Cat eating dry food
Nutrition is an important element of your pet’s health. But when it comes to feeding your dog or cat, choosing the best diet can be difficult. Your veterinarian can suggest appropriate options for your pet’s specific nutritional needs, but in the meantime, here are answers to some common pet food questions.

What is the best food for my pet?

When it comes to pets, there is no one best or right diet. Like people, different pets have different nutritional needs that can be influenced by a number of factors, including overall health status, medical conditions, activity level and body condition.

Does my pet need a varied diet?

There’s no solid evidence to support that pets are healthier when they eat a variety of foods. However, variety can have some advantages: It can help keep your pet from getting locked into one type of food and can help make it easier to make changes to his diet if necessary. Just be mindful to switch diets slowly, taking several days to gradually introduce a new one. And also watch closely for vomiting, diarrhea or other signs of gastrointestinal upset.

What is the difference between therapeutic and regular diets?

Therapeutic diets are formulated to help manage signs of disease or slow disease progression. Diets formulated to address kidney disease, for example, can slow progression of the disease in pets and improve their quality of life. Therapeutic diets usually contain more defined ingredients, and variation in ingredients is minimized in order to help avoid altering the composition of the food. Ingredients tend to have tighter quality-control standards, and the formulations don’t change unless new scientific information becomes available. Because they’re intended for pets with specific health conditions, these diets are only available through veterinarians and should be used under veterinary supervision.

Is there a danger in feeding my pet the wrong diet?

In a word, yes. Your pet should be fed a diet formulated for his specific stage of life. It would be inappropriate to feed an adult dog a diet designed for growing puppies, for example, because doing so could result in obesity. Likewise, it’d be inappropriate to feed cat food to a dog, or vice versa, because diets are designed specifically to meet the different nutritional requirements of each species.

My pet is overweight. What can I do?

Obesity is a common nutritional problem in dogs and cats. Being overweight can lead to a host of problems, including arthritis, heart disease, diabetes and certain types of cancer. It has even been shown to decrease life expectancy in dogs. When addressing obesity, it helps to feed your pet regular meals every day rather than having food available to him all the time; decrease or eliminate treats; and prevent access to additional foods. Increasing exercise helps, too, assuming your pet is healthy enough to do this. Your veterinarian can tell you if your pet is obese and help you determine how much weight he needs to lose, as well as help you create a plan to address his weight-loss goals.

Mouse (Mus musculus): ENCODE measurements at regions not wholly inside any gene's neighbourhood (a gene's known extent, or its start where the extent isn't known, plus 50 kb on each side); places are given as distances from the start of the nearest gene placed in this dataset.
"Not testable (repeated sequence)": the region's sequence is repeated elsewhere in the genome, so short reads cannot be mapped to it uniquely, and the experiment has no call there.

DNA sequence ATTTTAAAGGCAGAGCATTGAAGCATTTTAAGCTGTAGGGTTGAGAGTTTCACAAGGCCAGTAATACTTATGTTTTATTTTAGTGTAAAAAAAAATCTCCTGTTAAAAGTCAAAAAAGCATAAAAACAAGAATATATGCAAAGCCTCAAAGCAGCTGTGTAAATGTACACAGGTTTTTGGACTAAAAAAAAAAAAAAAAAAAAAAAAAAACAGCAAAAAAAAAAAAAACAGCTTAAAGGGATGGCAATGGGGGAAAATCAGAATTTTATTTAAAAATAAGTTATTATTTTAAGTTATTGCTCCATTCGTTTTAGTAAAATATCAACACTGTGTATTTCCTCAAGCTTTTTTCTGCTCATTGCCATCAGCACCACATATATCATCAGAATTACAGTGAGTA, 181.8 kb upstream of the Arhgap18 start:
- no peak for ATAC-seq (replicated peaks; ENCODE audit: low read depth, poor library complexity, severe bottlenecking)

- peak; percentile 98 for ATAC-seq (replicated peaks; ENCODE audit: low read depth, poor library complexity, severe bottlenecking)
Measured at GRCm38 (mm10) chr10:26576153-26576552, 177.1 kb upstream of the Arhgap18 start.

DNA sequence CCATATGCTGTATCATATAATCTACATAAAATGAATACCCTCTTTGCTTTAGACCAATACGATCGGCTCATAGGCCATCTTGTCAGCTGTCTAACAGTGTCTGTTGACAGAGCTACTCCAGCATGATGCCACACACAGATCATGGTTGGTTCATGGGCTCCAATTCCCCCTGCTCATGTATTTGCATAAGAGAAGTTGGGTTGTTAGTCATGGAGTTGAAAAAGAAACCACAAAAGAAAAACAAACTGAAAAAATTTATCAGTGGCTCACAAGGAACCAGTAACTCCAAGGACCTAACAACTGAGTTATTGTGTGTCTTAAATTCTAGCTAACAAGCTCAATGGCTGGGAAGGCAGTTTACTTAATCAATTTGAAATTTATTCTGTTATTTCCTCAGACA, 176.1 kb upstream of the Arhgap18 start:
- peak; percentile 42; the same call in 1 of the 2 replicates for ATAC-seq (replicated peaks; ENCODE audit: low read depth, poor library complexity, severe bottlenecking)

Is it OK to give my pet table scraps?

That depends on what and how much is fed. Pets that receive a therapeutic diet should not have table scraps, because this can cause variation in their diet that may negate the benefit of feeding a therapeutic diet. For other pets, feeding large amounts can increase your pet’s risk of obesity. What’s more, some people food is toxic or unsafe for pets. Some examples include chocolate, onions, high-fat foods like butter and oil (they can lead to pancreatitis or intestinal problems), dairy products (most pets lose the ability to adequately digest milk) and raw eggs (because of the potential for bacteria).

What about raw food diets—are they safe for my pet?

Raw food diets have potential drawbacks, including causing nutritional imbalances and deficiencies and the risk of infectious disease like salmonella. Because of these and other risks, the American Veterinary Medical Association, American Animal Hospital Association and Centers for Disease Control and Prevention do not recommend feeding raw food diets to pets. If you’re interested in feeding your pet a raw food diet, talk to your veterinarian.

What should I look for in a pet food?

It’s important to read the label. In addition to listing the nutrients and the guaranteed analysis (the minimum or maximum amount of four essential nutrients: water, fiber, protein and fat), the label provides a nutritional adequacy statement that details which animal the diet is intended for, if it is complete and balanced and if it should be fed under veterinary supervision. Ideally, choose a food that bears the seal of the Association of American Feed Control Officials (AAFCO) and one that has been through AAFCO feeding trials—this tells you that it was actually fed to dogs or cats before sale. Be sure to work with your veterinarian to choose a food that’s appropriate for your pet’s size and age and that meets any special nutritional requirements.

When it comes to dry or canned food, is one better for my pet?

Depending on the diet, the manufacturer and your preferences, both are acceptable. Dry food is made by mixing dry ingredients with water; the dough is then baked and cut into shapes. For this reason, ingredients may be listed as meals (for example, chicken meal). Canned foods have a higher water content. 

Remember, the best way to decide what food is right for your pet is to talk with your veterinarian, who can provide individual nutritional advice that you—and your pet—can sink your teeth into.

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